Oakland, Calif. – Todd Daniel stands on the Sequoyah Country Club range, arms akimbo, breaking rank to provide hands-on instruction to sisters Alana and Jasmine Setiyadi, who are making their first appearance in The First Tee of Oakland program.
In his second year as life skills instructor for The First Tee chapter, Daniel stands behind Alana, reaches around her waist and guides her body through a fluid swing. Then he takes a page from a Tony Robbins self-help book and voices positive thoughts. More encouragement comes before Alana tees up her next ball. Daniel steps back to see if his instruction has made any difference.
“Uh oh,” said Daniel. “Are we getting to fairways with these swings? Keep an eye down there, on the ball, as if there’s a jewel underneath. You have to hit the ball and see what’s underneath that ball or it all goes away.”
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After both girls execute solid shots on their third attempts, smiles light their faces. Daniel high-fives both of them. Welcome to The First Tee of Oakland program: smiles aplenty and an underlying mission to teach more than just golf.
About a dozen kids congregated after school on this overcast day to partake in the golf seminar. They’re being taught nine core values: honesty, integrity, sportsmanship, respect, confidence, responsibility, perseverance, courtesy and judgment. The program, with its goal to positively impact the lives of young people in the Oakland metropolitan area by educational programs that build character, instill life-enhancing values and promote healthy choices through golf, is really just in its infancy, having become an official chapter on Dec. 18, 2008.
East Bay residents between the ages of 7 and 17 are eligible to join the program. According to The First Tee of Oakland Executive Director April Kenyon, there is a $40 application/registration fee and the cost is $110 for the eight-week session. Equipment and supplies are provided for free. No one is turned away. Classes meet five times weekly, Monday through Thursday after school and on Saturday mornings. During the summer eight-week sessions, classes meet once a week at various times.
The First Tee of Oakland targeted six Oakland Unified schools to provide participants for the program. They were selected because more than 75 percent of their student populations qualified for free or reduced lunches under the National School Lunch Act.
“The majority of kids are under-served and at-risk,” said Kenyon. “Some of them run the risk of not finishing high school. … I hope this opens the doors to other courses in Oakland.”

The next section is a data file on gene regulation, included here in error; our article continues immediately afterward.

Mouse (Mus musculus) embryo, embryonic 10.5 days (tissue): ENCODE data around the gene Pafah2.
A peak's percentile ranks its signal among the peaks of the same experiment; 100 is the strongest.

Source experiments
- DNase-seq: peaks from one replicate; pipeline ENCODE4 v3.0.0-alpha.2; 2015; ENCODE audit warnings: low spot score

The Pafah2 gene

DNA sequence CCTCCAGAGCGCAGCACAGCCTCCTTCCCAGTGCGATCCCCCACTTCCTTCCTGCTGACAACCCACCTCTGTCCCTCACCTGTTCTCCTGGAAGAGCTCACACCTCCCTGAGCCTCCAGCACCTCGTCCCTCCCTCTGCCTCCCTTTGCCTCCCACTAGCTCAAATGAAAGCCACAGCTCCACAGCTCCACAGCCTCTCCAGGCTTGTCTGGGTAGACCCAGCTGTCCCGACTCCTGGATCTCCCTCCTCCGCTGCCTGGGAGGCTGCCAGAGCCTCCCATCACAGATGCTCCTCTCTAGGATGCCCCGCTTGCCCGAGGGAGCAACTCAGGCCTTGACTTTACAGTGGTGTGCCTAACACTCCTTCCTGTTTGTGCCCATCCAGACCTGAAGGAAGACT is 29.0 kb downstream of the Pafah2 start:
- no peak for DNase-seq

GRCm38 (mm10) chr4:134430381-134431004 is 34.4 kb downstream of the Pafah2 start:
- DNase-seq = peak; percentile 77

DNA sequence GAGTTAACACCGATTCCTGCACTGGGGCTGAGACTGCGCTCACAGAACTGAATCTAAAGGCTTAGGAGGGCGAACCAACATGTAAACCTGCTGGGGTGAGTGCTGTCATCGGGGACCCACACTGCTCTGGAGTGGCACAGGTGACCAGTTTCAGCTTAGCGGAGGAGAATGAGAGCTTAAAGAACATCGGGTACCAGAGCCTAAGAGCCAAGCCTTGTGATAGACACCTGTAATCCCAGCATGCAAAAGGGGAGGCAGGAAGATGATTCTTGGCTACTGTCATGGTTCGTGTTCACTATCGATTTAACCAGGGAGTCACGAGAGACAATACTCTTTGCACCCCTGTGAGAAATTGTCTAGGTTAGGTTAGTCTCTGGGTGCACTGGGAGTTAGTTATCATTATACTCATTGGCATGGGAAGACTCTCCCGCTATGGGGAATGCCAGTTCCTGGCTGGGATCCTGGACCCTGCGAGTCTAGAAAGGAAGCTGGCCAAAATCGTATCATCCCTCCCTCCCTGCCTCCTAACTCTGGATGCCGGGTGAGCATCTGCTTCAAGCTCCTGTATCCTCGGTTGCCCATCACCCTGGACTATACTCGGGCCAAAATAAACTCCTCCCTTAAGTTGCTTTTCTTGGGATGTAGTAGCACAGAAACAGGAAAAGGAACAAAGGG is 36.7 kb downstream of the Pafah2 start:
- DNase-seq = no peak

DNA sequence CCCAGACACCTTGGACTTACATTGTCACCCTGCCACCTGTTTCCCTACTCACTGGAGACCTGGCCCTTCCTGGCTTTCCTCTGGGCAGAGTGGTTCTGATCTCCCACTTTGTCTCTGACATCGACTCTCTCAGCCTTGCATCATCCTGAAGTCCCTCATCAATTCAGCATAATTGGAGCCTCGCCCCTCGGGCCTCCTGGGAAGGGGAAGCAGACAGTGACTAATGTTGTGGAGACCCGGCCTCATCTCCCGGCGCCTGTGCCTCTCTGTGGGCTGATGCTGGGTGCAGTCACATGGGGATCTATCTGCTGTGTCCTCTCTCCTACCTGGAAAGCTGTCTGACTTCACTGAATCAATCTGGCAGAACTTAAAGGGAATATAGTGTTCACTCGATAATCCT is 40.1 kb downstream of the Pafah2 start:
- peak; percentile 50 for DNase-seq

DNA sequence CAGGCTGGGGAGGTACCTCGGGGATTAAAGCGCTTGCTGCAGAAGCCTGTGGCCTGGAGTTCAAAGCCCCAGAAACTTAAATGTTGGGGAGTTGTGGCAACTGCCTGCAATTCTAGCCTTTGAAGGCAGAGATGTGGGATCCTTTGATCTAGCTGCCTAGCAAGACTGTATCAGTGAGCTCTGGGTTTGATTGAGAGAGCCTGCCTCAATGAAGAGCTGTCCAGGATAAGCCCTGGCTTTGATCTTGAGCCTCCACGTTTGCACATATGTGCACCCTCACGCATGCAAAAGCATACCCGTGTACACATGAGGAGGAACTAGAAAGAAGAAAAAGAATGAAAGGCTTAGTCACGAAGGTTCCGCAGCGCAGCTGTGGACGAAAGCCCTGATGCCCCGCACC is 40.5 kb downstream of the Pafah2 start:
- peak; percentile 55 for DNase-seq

On March 14, Kenyon’s day started in the early morning at the Sequoyah pro shop. It was the fourth consecutive Monday she was on-site, manning a table containing information about The First Tee. She was here to thank golfers for supporting The First Tee program through their green fees and to raise additional money via raffles for free golf at nearby courses.
For the first time in nearly a century, Sequoyah (established in 1913) had opened its doors to public golfers on four consecutive Mondays in February and March. Golfers paid a $75 green fee, and $20 of it went to The First Tee of Oakland. If any club members played, Sequoyah donated the entire fee. Through the first three Mondays, Kenyon estimated that nearly $1,000 had been donated.
To ease the workload on the pro shop staff, Sequoyah partnered with the website GolfNow.com to post available tee times and reservations. The cause wasn’t lost on any of the public golfers who showed up to play.
“I think these private clubs, the ability to get on them, especially to help out the First Tee, is a great idea,” said player Joe Schmidt, 54, of Sunnyvale, Calif.
Added 52-year-old John Cabral: “I like this style of course with its unique design, being one of the older-style courses. It’s why we’re here. I saw something in the San Francisco Chronicle and that’s the main reason why I’m here; I’ll support the First Tee program whenever I can.”
Club General Manager Tom Schunn offered a twofold reason for opening up the tree-lined course that once challenged players such as Jimmy Demaret, Ben Hogan, Byron Nelson and Sam Snead when it hosted the Oakland Open between 1938 and 1944.
“We’re pleased to do this, to help The First Tee of Oakland,” said Schunn. “We’re all about membership development and retention. The member program is not there like it was with the young generation from years ago.”
Intermittent rain showers doused the course on this day, but that wasn’t enough to keep away many of the 100-plus golfers scheduled to play. The same could be said of the kids, who are polite and enthusiastic. Normally the clinics are held at nearby Lake Chabot Golf Course or Metropolitan Golf Links, but on this day, the program was held at Sequoyah.
Joshua Henry, 10, of Oakland said he started playing golf at 7 because “you can’t sit in the house all day. You learn not to get overheated or mad. That’s my favorite part of the program, because if you don’t get mad and stay peaceful, you can meet new friends.”